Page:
During a mindfulness meditation we bring our attention to a variety of things: thoughts, sounds, the breath, sensations in the body, emotions. We hold these things in the foreground of our awareness. It is important during mindfulness practise to not create a tension between what we are holding in the foreground of our attention and everything else that is happening. The idea of allowing all other activity, internal and external, to be there in the background is a useful one; we do not try to exclude, for example, sounds from our awareness whilst we try to focus on our breath. To do so would be counterproductive in that it would add tension to the mind rather than be relaxing, and it would be an attempt to deny the present moment by trying to exclude part of it from our awareness; mindfulness is about embracing the present and all that is occurring from moment to moment.
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Don’t make your thoughts the enemy

One of the most commonly expressed frustrations when practising mindfulness meditation is that ‘I couldn’t control my thoughts’. Thoughts are not the problem; our thoughts only feel like a problem when we are in a non-relaxed  state of being. When we do enter into a state of mindfulness our thoughts don’t disappear, nor do we suddenly enter a state whereby we consciously control our every thought. In a relaxed meditative state our thoughts are still there and they still arise spontaneously but they feel different, they are of a different quality; thoughts that arise from mindfulness tend to be more creative, clearer and more positive. Read this blog

Mindfulness meditation and lucid dreaming

“When you understand what attention is, not only during waking hours but also during sleep, then the whole of the mind is totally awake.” J Krisnamurti

I periodically have lucid dreams where I can become aware that I am in a dream and I can therefore take control of the experience and choose what to do, which is usually to start flying. I’ve noticed that the trigger in the dream that leads to lucidity is often that I look at my hand; this is quite a common technique used to induce a lucid dream. Another method is to do a series of ‘reality checks’ throughout the day and it has struck me that this is very similar to practising mindfulness. Continue reading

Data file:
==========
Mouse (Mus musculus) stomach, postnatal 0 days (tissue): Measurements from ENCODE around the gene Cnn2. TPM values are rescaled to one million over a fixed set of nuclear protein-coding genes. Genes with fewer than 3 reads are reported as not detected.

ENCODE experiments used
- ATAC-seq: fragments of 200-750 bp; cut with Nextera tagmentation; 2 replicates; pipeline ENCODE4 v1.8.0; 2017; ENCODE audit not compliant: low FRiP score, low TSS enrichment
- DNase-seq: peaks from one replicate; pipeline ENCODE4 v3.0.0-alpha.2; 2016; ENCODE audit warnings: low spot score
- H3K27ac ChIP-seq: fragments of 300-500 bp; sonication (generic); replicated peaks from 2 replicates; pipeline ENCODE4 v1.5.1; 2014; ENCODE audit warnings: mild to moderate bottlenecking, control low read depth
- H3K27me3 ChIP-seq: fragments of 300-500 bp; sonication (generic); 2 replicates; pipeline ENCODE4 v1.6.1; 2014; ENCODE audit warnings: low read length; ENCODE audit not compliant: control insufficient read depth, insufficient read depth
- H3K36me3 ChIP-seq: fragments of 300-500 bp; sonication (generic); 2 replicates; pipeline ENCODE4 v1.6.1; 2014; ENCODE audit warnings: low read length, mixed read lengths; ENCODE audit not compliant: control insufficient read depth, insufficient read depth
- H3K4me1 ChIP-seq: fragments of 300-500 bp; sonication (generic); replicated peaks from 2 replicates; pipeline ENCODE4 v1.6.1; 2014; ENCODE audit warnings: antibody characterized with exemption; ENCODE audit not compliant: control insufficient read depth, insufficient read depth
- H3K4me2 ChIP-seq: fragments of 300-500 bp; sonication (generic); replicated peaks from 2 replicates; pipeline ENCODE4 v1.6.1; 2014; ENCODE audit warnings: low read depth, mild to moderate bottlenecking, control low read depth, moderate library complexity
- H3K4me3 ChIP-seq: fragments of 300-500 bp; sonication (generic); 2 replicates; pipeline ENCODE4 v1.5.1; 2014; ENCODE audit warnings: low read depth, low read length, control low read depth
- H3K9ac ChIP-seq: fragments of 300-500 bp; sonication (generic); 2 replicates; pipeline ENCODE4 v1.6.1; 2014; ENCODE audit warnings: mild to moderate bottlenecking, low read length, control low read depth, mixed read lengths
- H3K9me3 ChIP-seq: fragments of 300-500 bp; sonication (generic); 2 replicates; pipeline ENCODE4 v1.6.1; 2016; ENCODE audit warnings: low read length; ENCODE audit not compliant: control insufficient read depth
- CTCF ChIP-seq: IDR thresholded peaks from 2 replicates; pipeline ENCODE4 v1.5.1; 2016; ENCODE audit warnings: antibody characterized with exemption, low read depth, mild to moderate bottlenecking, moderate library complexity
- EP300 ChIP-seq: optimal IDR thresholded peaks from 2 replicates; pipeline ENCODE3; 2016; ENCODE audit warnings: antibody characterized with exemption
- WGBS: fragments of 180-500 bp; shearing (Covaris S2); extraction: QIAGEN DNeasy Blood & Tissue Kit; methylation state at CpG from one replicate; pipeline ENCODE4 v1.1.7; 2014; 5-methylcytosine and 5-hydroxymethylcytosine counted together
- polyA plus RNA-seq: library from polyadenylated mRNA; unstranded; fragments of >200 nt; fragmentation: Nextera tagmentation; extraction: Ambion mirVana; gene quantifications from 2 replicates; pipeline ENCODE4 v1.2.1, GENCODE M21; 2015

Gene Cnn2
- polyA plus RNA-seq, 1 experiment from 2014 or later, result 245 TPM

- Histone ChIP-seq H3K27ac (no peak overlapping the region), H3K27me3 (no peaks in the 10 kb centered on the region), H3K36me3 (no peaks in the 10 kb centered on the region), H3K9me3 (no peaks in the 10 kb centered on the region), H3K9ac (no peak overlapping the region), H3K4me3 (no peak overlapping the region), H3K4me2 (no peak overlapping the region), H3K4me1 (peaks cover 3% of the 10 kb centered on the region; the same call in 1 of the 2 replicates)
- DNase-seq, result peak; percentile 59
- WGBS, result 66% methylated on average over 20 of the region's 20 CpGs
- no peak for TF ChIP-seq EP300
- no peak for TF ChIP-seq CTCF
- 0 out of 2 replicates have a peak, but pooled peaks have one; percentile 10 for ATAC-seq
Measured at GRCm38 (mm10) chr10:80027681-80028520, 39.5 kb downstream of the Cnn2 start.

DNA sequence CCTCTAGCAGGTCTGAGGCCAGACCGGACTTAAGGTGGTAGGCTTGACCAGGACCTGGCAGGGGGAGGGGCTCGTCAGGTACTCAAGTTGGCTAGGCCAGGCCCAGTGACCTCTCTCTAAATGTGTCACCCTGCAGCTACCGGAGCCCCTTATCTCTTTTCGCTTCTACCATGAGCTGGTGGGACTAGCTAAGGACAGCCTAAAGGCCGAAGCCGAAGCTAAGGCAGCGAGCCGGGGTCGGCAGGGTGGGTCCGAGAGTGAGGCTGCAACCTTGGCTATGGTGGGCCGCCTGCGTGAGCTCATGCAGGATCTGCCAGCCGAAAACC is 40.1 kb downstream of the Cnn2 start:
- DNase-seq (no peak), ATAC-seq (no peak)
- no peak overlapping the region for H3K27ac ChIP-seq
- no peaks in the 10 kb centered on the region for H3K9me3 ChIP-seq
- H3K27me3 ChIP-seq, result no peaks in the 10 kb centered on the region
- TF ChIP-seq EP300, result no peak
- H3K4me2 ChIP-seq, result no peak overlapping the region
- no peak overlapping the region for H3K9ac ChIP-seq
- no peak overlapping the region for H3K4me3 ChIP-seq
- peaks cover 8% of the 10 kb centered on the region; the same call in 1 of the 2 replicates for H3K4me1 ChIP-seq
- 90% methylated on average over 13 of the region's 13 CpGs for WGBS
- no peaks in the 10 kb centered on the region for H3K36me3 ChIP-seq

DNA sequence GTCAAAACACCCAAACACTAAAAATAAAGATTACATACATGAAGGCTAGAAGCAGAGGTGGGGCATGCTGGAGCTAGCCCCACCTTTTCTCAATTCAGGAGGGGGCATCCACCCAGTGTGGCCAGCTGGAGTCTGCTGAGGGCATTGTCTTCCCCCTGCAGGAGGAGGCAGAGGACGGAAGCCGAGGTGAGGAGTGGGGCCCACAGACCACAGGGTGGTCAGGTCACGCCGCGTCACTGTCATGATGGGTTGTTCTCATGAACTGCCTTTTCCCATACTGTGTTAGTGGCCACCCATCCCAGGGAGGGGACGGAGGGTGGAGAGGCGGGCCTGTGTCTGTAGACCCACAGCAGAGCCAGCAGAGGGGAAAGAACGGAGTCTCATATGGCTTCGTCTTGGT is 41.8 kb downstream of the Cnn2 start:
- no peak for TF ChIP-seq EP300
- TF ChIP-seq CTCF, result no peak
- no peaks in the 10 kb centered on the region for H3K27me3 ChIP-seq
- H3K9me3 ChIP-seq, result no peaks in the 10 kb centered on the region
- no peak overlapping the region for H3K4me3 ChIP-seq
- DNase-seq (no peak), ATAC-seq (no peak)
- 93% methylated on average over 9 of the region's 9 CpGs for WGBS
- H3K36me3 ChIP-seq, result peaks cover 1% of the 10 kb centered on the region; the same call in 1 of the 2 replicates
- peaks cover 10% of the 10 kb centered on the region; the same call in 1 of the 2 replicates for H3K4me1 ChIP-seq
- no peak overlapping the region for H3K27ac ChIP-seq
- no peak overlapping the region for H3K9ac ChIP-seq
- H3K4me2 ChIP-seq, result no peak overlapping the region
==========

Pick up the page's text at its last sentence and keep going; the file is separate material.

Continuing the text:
Autonomic Thoughts

The autonomic nervous system in the body is responsible for all the automatic functions of the body such as the beating of the heart and the process of digestion. We don’t have to make these things happen, they just happen automatically and regulate themselves depending on various internal and external factors.

Breathing is another example of an autonomic function. We do not have to remember to breathe. Even if we try to deliberately hold our breath, the autonomic nervous system will do everything it can to force the body to breathe. Despite this ability to override our will, the breath is an example of an autonomic bodily function that we can easily choose to consciously influence. I can, right now, decide to take a deeper breath for example. So how I am breathing right now is an interplay between the automatic systems of the body and my conscious will.

This may be why the breath is so often a focus of meditation and mindfulness. We consciously connect with something that we could affect, but then choose to allow it to continue just as it is. This is the essence of the meditative approach. We become more aware and attentive to whatever is happening but choose not to try and change it; instead we watch, observe, allow and let go.

My initial assumption would be that our thoughts are not autonomic. If there is one area of our experience that relies entirely on our conscious choice and will for it to happen then surely that would be our own thoughts. However, through the practice of mindfulness of thought, my experience is that thoughts are more like the breath.
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Autonomic Emotions

Just as the body has autonomic functions – processes, such as our heartbeat and our breathing, that occur automatically independently of our conscious will – we can see our thoughts in a similar way; this was discussed in a previous post. What about our emotions?  How often would you say you consciously choose your emotions and how often do your emotions seem to be happening to you? Autonomic processes are not immune to conscious will – we can actively slow our heart rate and change the pattern of our breathing – so the fact that we can affect our emotions doesn’t mean that we are always consciously choosing and creating them.